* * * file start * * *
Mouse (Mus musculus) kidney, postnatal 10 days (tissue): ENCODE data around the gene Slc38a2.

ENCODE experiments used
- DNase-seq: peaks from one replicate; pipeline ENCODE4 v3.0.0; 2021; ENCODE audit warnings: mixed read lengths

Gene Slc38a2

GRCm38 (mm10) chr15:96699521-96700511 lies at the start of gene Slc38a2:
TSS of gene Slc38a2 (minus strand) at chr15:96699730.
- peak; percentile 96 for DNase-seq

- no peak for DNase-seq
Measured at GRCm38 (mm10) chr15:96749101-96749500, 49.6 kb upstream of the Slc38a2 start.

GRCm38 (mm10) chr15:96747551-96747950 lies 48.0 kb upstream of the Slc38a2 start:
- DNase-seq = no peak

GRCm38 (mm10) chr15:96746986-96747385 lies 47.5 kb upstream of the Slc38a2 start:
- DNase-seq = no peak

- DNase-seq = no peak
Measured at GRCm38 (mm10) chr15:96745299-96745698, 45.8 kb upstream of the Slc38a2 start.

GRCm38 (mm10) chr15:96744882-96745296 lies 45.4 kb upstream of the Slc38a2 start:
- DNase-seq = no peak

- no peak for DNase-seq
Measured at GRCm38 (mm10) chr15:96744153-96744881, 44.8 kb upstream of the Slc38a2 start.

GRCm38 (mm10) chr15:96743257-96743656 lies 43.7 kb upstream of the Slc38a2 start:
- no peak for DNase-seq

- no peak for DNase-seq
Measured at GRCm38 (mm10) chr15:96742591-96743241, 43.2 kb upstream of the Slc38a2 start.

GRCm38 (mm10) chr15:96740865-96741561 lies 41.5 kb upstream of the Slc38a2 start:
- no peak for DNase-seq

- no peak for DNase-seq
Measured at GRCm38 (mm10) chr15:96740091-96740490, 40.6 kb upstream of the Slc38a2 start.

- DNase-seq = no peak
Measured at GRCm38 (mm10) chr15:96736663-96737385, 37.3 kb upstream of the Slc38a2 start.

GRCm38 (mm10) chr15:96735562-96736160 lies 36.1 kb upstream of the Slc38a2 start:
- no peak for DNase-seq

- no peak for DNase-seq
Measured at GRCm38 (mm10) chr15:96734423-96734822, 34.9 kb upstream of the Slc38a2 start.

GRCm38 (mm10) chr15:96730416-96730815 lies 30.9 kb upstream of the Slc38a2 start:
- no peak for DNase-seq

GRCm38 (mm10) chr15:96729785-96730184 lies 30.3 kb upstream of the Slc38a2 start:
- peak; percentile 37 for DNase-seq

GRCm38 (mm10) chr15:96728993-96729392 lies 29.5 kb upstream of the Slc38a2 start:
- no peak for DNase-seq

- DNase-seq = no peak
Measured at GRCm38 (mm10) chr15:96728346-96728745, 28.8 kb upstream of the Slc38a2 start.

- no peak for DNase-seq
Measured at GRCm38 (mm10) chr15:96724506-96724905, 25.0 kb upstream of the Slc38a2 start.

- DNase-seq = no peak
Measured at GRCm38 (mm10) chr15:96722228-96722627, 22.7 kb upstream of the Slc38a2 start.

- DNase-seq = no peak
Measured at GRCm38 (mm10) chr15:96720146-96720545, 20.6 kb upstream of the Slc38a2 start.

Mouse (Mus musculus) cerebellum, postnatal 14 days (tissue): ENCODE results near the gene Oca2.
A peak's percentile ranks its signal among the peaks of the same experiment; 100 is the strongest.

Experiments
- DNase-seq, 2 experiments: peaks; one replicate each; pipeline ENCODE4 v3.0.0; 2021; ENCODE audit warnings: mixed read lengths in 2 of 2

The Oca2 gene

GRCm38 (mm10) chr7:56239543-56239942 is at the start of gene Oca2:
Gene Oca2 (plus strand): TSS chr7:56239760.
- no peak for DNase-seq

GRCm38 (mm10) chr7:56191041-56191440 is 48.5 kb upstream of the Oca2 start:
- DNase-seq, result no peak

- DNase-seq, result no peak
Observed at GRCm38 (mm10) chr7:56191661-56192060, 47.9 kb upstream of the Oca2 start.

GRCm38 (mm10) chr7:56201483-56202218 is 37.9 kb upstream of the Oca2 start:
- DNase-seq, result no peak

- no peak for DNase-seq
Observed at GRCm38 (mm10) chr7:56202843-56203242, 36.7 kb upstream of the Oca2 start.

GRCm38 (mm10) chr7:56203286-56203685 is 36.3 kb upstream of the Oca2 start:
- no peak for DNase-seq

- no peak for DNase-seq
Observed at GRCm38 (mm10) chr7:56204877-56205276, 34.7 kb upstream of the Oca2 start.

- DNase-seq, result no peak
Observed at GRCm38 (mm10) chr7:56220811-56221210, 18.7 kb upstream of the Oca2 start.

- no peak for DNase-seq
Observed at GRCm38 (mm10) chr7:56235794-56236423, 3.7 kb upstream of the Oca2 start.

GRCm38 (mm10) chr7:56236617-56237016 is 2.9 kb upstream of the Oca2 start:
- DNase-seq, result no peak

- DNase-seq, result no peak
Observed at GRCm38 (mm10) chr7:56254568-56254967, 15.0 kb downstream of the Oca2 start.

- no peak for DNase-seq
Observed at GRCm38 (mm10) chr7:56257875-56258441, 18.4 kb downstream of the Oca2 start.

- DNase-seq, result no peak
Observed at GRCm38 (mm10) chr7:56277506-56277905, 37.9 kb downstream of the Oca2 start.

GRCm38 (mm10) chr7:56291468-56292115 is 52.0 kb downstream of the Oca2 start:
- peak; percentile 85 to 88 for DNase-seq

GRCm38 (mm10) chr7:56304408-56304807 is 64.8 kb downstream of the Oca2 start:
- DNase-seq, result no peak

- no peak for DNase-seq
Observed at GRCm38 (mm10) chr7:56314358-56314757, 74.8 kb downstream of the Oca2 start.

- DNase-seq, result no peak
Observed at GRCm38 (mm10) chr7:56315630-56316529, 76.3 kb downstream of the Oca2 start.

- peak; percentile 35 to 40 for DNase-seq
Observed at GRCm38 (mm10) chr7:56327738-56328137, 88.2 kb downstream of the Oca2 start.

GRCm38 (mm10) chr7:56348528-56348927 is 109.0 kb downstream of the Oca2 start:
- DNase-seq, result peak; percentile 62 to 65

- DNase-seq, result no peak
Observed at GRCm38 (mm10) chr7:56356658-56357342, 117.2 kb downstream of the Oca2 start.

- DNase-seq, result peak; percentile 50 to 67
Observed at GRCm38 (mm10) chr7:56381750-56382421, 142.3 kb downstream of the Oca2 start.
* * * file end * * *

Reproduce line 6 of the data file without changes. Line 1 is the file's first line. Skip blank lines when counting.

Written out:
TSS of gene Slc38a2 (minus strand) at chr15:96699730.